Not all Americans are loud and disruptive, Ilona Schaeg discovered this week. And, she said, we are a lot friendlier and cleaner than we’re depicted on TV, too.
The 59-year-old teacher from Hamm, Germany, is a member of a 16-person delegation from that city visiting Chattanooga as part of the Sister Cities adult exchange program.
Karen Claypool, vice president of the Sister City Hamm program, said the purpose of the exchange is to create goodwill between people by replacing stereotypes about each other with personal relationships.
“I think that’s the only way we develop an understanding,” she said. “We need individually to have personal contact and to think of people not as ‘those folks over there’ but as our friends.”
In addition to visits to the Tennessee Aquarium and Lookout Mountain tourist attractions, the week has included a luncheon with Mayor Ron Littlefield and a concert by Bessie Smith impersonator Neshawn Calloway.
Ms. Schaeg said the openness and friendliness she has encountered has been a pleasant surprise and something she said Germans could learn from Americans.
The downside to American life, Ms. Schaeg said, is how difficult it is to get around compared to Germany.
“We have trams, buses, trains and you can have more connection with friends ... and it’s easier for young people, too,” she said.
Her favorite part of the week, though, was riding her bike along the Tennessee Riverwalk and seeing how family friendly the parks and open spaces are.
Rolf Beckmann, 66, of Dortmund, Germany, said he came on the trip for the chance to experience the South and made light of what struck him as a defining characteristic of the area.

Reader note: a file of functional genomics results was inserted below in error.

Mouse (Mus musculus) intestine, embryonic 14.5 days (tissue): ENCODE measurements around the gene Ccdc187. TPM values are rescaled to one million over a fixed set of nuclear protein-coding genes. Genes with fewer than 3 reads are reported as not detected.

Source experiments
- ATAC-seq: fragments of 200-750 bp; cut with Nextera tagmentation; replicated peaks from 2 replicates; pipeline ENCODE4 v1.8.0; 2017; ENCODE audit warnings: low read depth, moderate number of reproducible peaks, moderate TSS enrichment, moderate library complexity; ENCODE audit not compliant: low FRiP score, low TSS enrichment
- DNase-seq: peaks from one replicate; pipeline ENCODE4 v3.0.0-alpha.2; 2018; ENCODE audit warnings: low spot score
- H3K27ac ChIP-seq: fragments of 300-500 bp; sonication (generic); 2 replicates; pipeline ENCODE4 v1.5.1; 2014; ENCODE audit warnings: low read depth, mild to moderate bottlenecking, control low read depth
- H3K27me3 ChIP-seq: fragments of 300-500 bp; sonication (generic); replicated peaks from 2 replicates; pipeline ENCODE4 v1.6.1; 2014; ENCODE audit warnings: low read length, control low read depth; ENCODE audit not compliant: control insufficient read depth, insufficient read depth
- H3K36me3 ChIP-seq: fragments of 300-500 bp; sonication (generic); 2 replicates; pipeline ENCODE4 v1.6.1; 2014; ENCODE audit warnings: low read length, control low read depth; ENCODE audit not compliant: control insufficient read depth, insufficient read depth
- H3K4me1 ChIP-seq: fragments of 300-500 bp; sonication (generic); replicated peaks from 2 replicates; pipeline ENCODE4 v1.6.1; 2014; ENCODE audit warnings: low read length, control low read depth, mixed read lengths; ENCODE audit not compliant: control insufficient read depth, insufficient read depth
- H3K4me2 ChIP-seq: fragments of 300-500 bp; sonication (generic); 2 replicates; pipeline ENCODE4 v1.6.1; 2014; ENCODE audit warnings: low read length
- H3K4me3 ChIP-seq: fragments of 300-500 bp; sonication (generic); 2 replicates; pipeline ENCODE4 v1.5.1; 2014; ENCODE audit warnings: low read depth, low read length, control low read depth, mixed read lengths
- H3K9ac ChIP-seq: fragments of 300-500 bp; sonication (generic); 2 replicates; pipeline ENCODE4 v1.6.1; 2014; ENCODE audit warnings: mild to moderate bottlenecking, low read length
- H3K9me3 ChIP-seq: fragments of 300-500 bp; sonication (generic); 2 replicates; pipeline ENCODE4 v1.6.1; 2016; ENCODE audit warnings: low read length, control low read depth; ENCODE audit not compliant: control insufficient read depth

“Chattanooga is the city of churches,” he said. “There are either so many churches because people are so bad, or people are so good they need that many churches.”
The Sister Cities program also offers a longer-term student exchange.
For Alyssa Green, 15, of Hixson, who has been hosting Riccarda Ende, 19, for the past five weeks, the experience has offered the chance to see that Germans are not an aggressive and hard-edged people.
Ms. Ende said she will miss the spontaneity of life in the U.S.
Volkswagon AG’s recent decision to open a plant in Chattanooga, many said, would be a great way to build a relationship between the countries but probably wouldn’t introduce German ways and culture here that much.
“Every city has its own identity,” Ms. Schaeg said. “When I’m in a new country, I will eat their food.”
Chattanoogans Bill and Nancy Prince, who have been involved with the Sister Cities program for almost a decade, however, hope she’s wrong.
“We certainly have a strong contingent of people who will welcome and enjoy meeting people from Germany,” Mrs. Prince added, saying the new plant hopefully will strengthen the relationship between the countries.
On Friday, the members of the delegation will take a bus to Washington, D.C., before finishing their visit in New York City.